You are here

Share Share Share Share Share Share Share
Jewesses with Attitude

Woe unto the single, Jewish actress in New York

While working on a story about the theater, I came across aninteresting, though as yet anecdotally-based tidbit: There are morefemale than male actors in New York, and the women are more talented toboot.

I learned about this phenomenon from the members of The Dark Lady Players,a Shakespearean theater company devoted to exploring, throughperformance, the theory that the works we know as Shakespeare’s wereactually written by a Marrano Jewish woman named Amelia Bassano Lanier.I touched on this topic before, when I interviewed the founder of the Bassano theory, John Hudson, but this time, for The Jewish Channel’s “Week in Review”, I also spoke, on camera, with the actors in Hudson’s company, who are currently staging “Shakespeare’s Anti-Christian Satires: The Virgin Mary Parodies,” and who are all women.

Wasit an artistic choice to make the Dark Lady Players all female, Iasked? Turns out, not exactly. The company has had men perform in someof their productions, but they have predominantly female actors becausewhen they hold auditions, significantly more women than men show up,and, according to Hudson, the men who do show up tend not to be astalented as the women.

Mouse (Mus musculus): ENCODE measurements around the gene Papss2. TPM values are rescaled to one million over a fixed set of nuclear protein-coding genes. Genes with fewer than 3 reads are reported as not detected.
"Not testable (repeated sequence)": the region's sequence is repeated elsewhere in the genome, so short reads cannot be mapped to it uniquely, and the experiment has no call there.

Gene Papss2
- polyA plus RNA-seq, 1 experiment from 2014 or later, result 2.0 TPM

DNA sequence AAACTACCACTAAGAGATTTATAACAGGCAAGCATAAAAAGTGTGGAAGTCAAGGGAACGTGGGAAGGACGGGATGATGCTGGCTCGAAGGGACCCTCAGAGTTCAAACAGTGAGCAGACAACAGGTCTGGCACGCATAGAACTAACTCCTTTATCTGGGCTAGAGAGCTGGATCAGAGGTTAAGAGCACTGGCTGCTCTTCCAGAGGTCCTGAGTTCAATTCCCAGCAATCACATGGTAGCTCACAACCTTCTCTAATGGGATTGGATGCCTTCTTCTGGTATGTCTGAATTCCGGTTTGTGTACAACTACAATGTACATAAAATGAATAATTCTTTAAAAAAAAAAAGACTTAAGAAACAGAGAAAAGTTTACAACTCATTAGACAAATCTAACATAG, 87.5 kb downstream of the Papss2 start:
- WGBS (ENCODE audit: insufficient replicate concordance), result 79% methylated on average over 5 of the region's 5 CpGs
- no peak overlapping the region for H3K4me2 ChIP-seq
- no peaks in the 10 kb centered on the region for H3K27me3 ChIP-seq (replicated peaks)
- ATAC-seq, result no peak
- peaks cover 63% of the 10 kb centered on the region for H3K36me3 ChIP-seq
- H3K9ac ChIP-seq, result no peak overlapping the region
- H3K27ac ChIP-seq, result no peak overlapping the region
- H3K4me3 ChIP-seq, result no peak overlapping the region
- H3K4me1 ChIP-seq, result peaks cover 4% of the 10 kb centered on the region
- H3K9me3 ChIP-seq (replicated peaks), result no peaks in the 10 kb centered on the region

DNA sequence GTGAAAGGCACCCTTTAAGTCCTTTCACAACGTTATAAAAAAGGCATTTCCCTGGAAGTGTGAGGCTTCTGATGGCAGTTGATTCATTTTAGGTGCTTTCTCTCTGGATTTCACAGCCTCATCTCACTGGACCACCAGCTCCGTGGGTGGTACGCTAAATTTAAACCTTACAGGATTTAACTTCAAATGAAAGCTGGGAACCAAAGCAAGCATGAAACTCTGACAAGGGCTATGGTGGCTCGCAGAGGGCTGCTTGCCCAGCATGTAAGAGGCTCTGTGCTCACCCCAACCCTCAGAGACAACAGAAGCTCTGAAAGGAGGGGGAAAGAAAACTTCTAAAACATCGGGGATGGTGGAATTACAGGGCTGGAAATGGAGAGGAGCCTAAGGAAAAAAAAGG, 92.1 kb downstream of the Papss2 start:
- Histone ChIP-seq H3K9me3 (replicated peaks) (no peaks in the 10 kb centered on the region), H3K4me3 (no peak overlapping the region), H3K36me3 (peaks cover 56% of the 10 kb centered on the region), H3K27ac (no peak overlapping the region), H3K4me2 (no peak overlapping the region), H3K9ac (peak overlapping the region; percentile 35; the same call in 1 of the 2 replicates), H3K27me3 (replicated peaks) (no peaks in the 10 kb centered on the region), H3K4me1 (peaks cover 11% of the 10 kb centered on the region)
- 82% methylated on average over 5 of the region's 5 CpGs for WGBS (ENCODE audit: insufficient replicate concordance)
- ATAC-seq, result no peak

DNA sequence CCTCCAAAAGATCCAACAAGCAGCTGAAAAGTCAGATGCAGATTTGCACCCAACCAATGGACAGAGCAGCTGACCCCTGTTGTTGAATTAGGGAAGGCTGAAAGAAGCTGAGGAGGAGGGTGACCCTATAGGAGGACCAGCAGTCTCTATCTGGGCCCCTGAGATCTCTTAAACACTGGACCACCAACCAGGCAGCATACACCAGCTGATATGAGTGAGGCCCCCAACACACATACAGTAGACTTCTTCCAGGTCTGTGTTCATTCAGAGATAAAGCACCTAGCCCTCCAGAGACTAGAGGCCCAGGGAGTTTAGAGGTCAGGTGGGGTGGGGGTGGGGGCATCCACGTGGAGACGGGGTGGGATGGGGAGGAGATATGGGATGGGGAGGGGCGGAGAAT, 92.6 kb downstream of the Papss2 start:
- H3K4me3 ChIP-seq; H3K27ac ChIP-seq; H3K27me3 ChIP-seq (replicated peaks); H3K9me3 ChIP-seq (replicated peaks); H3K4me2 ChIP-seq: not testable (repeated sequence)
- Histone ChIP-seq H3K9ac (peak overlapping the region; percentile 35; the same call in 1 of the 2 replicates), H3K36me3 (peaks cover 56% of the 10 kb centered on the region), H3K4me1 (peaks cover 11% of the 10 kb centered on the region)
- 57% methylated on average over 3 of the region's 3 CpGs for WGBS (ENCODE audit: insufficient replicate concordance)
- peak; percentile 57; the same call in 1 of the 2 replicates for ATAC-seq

Read more

Rebecca Honig Friedman is a regular contributor to The Sisterhood blog, which will be cross-posting weekly with Jewesses with Attitude. She also writes about women's issues at Jewess and is a producer for The Jewish Channel.

How to cite this page

Friedman, Rebecca Honig. "Woe unto the single, Jewish actress in New York." 11 September 2009. Jewish Women's Archive. (Viewed on September 14, 2014) <>.


Help us elevate the voices of Jewish women.

donate now

Sign Up for JWA eNews



Which topics pique your interest on the JWA blog?


12 hr
Today in 1890, Ray Frank became the first Jewish woman to preach formally from a synagogue pulpit in the US
1 day
Today on the blog, enjoy original clips of Joan Rivers from JWA's documentary film, Making Trouble
1 day
Today in 1925, Anzia Yezierska's best-known novel, Bread Givers, received a glowing review in the New York Times